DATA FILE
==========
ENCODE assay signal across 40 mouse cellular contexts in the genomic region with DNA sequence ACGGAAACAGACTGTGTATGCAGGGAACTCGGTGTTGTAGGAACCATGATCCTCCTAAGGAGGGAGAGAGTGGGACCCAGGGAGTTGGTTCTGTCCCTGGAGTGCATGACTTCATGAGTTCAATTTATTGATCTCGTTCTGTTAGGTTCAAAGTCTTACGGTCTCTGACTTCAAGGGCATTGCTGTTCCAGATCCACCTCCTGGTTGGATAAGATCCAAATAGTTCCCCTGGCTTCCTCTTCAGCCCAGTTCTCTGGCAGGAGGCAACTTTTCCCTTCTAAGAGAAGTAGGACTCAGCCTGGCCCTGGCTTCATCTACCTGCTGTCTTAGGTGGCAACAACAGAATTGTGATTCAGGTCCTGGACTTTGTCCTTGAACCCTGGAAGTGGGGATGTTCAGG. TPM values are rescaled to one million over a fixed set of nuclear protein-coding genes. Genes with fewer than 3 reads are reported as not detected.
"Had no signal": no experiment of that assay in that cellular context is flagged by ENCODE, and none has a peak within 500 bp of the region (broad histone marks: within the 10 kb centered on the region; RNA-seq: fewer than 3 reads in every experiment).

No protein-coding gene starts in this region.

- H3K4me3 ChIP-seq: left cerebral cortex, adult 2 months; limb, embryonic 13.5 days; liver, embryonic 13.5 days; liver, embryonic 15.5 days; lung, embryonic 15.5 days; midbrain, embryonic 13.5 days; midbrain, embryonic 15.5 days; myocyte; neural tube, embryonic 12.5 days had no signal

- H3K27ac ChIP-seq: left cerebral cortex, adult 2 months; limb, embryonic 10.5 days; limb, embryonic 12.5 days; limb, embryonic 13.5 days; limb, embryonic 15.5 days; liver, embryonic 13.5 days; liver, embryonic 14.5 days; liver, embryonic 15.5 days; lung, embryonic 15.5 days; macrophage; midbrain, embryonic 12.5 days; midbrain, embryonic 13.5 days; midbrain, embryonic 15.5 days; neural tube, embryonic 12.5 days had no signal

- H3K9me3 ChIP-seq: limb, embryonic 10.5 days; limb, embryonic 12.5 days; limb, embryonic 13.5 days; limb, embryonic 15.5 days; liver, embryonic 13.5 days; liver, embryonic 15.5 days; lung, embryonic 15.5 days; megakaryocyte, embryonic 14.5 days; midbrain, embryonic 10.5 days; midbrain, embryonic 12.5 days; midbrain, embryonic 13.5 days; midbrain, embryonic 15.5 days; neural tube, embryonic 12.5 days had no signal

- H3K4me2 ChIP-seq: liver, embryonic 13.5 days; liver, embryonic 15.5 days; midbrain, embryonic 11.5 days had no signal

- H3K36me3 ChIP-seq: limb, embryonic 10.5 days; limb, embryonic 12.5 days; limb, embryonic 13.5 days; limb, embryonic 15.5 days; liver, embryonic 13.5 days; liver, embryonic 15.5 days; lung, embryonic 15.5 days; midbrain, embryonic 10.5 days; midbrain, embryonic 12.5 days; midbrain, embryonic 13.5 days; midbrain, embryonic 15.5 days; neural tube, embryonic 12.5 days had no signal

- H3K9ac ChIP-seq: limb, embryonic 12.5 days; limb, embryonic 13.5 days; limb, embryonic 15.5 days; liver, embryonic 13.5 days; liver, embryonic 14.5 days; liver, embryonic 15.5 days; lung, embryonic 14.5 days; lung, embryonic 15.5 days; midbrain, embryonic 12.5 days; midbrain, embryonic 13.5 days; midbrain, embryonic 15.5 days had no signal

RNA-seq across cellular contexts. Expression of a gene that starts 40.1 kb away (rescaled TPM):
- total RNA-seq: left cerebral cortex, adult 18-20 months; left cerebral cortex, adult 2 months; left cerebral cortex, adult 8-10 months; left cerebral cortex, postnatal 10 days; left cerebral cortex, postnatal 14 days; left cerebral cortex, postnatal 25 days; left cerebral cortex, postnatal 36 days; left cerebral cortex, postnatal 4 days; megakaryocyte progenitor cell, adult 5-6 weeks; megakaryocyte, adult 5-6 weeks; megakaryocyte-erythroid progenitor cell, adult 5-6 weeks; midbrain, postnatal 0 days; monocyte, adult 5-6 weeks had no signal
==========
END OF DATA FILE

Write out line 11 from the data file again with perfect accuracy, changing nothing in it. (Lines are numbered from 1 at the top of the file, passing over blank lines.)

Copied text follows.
- total RNA-seq: left cerebral cortex, adult 18-20 months; left cerebral cortex, adult 2 months; left cerebral cortex, adult 8-10 months; left cerebral cortex, postnatal 10 days; left cerebral cortex, postnatal 14 days; left cerebral cortex, postnatal 25 days; left cerebral cortex, postnatal 36 days; left cerebral cortex, postnatal 4 days; megakaryocyte progenitor cell, adult 5-6 weeks; megakaryocyte, adult 5-6 weeks; megakaryocyte-erythroid progenitor cell, adult 5-6 weeks; midbrain, postnatal 0 days; monocyte, adult 5-6 weeks had no signal